password file.
SHADOW_STATS_LOG The full path and file name of a file that stores TCP statistics for shadow file transfers.
(Note that the shadow logs TCP statistics to this file by default. Adding D_STATS to the SHADOW_DEBUG
value will cause TCP statistics to be logged to the normal shadow log file ($(SHADOW_LOG)).) If not
defined, SHADOW_STATS_LOG defaults to $(LOG)/XferStatsLog. Setting SHADOW_STATS_LOG to
/dev/null disables logging of shadow TCP file transfer statistics.
MAX_SHADOW_STATS_LOG Controls the maximum size in bytes or amount of time that the shadow TCP statistics
log will be allowed to grow. If not defined, MAX_SHADOW_STATS_LOG defaults to $(MAX_DEFAULT_LOG),
which currently defaults to 10 MiB in size. Values are specified with the same syntax as MAX_DEFAULT_LOG.
3.5.12 condor_starter Configuration File Entries
These settings affect the condor_starter.
EXEC_TRANSFER_ATTEMPTS Sometimes due to a router misconfiguration, kernel bug, or other network problem,
the transfer of the initial checkpoint from the submit machine to the execute machine will fail midway through.
This parameter allows a retry of the transfer a certain number of times that must be equal to or greater than 1. If
this parameter is not specified, or specified incorrectly, then it will default to three. If the transfer of the initial
executable fails every attempt, then the job goes back into the idle state until the next renegotiation cycle.
NOTE: : This parameter does not exist in the NT starter.
JOB_RENICE_INCREMENT When the condor_starter spawns an HTCondor job, it can do so with a nice-level. A
nice-level is a Unix mechanism that allows users to assign their own processes a lower priority, such that these
processes do not interfere with interactive use of the machine. For machines with lots of real memory and swap
space, such that the only scarce resource is CPU time, use this macro in conjunction with a policy that allows
HTCondor to always start jobs on the machines. HTCondor jobs would always run, but interactive response on
the machines would never suffer. A user most likely will not notice HTCondor is running jobs. See section 3.7
on Startd Policy Configuration for more details on setting up a policy for starting and stopping jobs on a given
machine.
The ClassAd expression is evaluated in the context of the job ad to an integer value, which is set by the condor_starter daemon for each job just before the job runs. The range of allowable values are integers in the range
of 0 to 19 (inclusive), with a value of 19 being the lowest priority. If the integer value is outside this range, then
on a Unix machine, a value greater than 19 is auto-decreased to 19; a value less than 0 is treated as 0. For values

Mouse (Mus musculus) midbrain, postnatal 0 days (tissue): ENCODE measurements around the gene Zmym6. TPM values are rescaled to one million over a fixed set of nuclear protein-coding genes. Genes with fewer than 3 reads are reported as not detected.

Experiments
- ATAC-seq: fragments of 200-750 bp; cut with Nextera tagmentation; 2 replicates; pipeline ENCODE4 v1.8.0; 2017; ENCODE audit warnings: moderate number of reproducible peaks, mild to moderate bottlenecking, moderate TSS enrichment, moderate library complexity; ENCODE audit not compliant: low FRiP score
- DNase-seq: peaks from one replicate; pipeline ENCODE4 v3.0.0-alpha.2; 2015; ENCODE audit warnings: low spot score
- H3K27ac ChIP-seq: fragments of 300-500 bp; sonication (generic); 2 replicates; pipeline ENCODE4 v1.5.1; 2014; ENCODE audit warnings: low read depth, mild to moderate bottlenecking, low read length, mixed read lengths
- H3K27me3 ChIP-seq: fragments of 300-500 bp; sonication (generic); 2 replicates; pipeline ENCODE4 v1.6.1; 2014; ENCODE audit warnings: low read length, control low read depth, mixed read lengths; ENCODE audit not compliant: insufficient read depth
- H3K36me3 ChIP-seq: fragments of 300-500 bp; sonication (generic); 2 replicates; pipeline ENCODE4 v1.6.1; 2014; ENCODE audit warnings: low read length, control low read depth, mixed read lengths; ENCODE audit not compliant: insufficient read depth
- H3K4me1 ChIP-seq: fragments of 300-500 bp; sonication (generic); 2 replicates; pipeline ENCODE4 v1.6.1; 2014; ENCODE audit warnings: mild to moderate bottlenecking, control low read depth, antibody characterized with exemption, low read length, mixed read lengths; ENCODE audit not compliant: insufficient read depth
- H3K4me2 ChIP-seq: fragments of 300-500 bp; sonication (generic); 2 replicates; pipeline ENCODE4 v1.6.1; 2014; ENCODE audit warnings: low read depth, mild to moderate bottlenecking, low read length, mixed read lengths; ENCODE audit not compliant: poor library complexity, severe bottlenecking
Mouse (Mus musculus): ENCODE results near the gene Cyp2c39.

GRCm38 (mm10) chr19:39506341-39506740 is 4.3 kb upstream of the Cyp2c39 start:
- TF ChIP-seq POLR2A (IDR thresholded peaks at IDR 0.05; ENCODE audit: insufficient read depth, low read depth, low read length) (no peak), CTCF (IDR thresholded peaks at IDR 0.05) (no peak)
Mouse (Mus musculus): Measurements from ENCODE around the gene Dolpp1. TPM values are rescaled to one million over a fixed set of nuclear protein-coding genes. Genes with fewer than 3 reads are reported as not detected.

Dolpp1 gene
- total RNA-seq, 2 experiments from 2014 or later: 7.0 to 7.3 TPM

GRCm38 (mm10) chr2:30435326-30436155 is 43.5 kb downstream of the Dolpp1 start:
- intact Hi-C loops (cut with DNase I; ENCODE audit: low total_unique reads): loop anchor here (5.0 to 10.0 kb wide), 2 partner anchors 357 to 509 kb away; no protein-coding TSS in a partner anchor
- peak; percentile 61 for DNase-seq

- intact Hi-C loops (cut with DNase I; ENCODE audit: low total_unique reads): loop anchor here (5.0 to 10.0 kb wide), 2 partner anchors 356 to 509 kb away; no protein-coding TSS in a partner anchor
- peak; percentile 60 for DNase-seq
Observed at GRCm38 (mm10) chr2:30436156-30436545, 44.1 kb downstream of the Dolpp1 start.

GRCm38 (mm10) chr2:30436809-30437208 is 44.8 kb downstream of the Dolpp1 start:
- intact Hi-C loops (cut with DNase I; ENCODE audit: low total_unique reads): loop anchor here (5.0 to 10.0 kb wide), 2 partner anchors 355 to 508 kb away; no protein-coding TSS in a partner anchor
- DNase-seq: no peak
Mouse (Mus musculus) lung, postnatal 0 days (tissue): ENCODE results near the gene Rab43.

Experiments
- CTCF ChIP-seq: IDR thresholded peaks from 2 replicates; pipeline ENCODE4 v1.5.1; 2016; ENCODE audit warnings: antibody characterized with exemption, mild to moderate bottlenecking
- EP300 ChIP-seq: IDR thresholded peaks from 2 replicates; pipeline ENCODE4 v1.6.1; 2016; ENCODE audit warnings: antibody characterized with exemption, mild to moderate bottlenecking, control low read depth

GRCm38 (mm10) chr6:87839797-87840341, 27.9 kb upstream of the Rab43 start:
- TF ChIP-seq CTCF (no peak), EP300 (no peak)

outside this range, a Windows machine ignores the value and uses the default instead. The default value is 0, on
Unix, and the idle priority class on a Windows machine.
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STARTER_LOCAL_LOGGING This macro determines whether the starter should do local logging to its own log file,
or send debug information back to the condor_shadow where it will end up in the ShadowLog. It defaults to
True.
STARTER_LOG_NAME_APPEND A fixed value that sets the file name extension of the local log file used by the
condor_starter daemon. Permitted values are true, false, slot, cluster and jobid. A value of false
will suppress the use of a file extension. A value of true gives the default behavior of using the slot name,
unless there is only a single slot. A value of slot uses the slot name. A value of cluster uses the job’s
ClusterId ClassAd attribute. A value of jobid uses the job’s ProcId ClassAd attribute. If cluster or
jobid are specified, the resulting log files will persist until deleted by the user, so these two options should
only be used to assist in debugging, not as permanent options.
STARTER_DEBUG This setting (and other settings related to debug logging in the starter) is described above in
section 3.5.3 as $(<SUBSYS>_DEBUG).
STARTER_UPDATE_INTERVAL An integer value representing the number of seconds between ClassAd updates
that the condor_starter daemon sends to the condor_shadow and condor_startd daemons. Defaults to 300 (5
minutes).
STARTER_UPDATE_INTERVAL_TIMESLICE A floating point value, specifying the highest fraction of time that
the condor_starter daemon should spend collecting monitoring information about the job, such as disk usage.
The default value is 0.1. If monitoring, such as checking disk usage takes a long time, the condor_starter will
monitor less frequently than specified by STARTER_UPDATE_INTERVAL.
USER_JOB_WRAPPER The full path and file name of an executable or script. If specified, HTCondor never directly
executes a job, but instead invokes this executable, allowing an administrator to specify the executable (wrapper
script) that will handle the execution of all user jobs. The command-line arguments passed to this program
will include the full path to the actual user job which should be executed, followed by all the command-line
parameters to pass to the user job. This wrapper script must ultimately replace its image with the user job; thus,
it must exec() the user job, not fork() it.
For Bourne type shells (sh, bash, ksh), the last line should be:
exec "$@"
For the C type shells (csh, tcsh), the last line should be:
exec $*:q
On Windows, the end should look like:
REM set some environment variables
set LICENSE_SERVER=192.168.1.202:5012
set MY_PARAMS=2
REM Run the actual job now
%*
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This syntax is precise, to correctly handle program arguments which contain white space characters.
For Windows machines, the wrapper will either be a batch script with a file extension of .bat or .cmd, or an